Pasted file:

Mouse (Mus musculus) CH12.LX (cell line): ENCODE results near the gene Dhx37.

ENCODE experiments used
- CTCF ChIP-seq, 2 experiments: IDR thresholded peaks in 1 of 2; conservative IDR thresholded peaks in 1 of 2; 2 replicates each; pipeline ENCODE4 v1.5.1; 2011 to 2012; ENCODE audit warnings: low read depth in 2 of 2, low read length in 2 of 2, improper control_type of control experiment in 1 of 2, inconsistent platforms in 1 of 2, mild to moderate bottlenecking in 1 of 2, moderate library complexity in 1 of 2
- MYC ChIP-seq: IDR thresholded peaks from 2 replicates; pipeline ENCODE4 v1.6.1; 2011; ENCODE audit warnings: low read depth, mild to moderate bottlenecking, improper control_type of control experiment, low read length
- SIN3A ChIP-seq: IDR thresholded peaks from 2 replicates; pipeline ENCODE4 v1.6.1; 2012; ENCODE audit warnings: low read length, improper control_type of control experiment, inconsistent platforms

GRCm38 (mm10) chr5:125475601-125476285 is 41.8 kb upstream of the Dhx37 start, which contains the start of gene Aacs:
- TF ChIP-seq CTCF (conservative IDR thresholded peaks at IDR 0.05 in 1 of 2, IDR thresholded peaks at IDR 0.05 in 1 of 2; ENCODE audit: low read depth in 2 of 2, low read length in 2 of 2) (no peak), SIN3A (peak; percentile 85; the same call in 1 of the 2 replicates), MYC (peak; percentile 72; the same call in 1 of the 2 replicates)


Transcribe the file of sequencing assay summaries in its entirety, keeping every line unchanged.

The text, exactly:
Mouse (Mus musculus) CH12.LX (cell line): ENCODE results near the gene Dhx37.

ENCODE experiments used
- CTCF ChIP-seq, 2 experiments: IDR thresholded peaks in 1 of 2; conservative IDR thresholded peaks in 1 of 2; 2 replicates each; pipeline ENCODE4 v1.5.1; 2011 to 2012; ENCODE audit warnings: low read depth in 2 of 2, low read length in 2 of 2, improper control_type of control experiment in 1 of 2, inconsistent platforms in 1 of 2, mild to moderate bottlenecking in 1 of 2, moderate library complexity in 1 of 2
- MYC ChIP-seq: IDR thresholded peaks from 2 replicates; pipeline ENCODE4 v1.6.1; 2011; ENCODE audit warnings: low read depth, mild to moderate bottlenecking, improper control_type of control experiment, low read length
- SIN3A ChIP-seq: IDR thresholded peaks from 2 replicates; pipeline ENCODE4 v1.6.1; 2012; ENCODE audit warnings: low read length, improper control_type of control experiment, inconsistent platforms

GRCm38 (mm10) chr5:125475601-125476285 is 41.8 kb upstream of the Dhx37 start, which contains the start of gene Aacs:
- TF ChIP-seq CTCF (conservative IDR thresholded peaks at IDR 0.05 in 1 of 2, IDR thresholded peaks at IDR 0.05 in 1 of 2; ENCODE audit: low read depth in 2 of 2, low read length in 2 of 2) (no peak), SIN3A (peak; percentile 85; the same call in 1 of the 2 replicates), MYC (peak; percentile 72; the same call in 1 of the 2 replicates)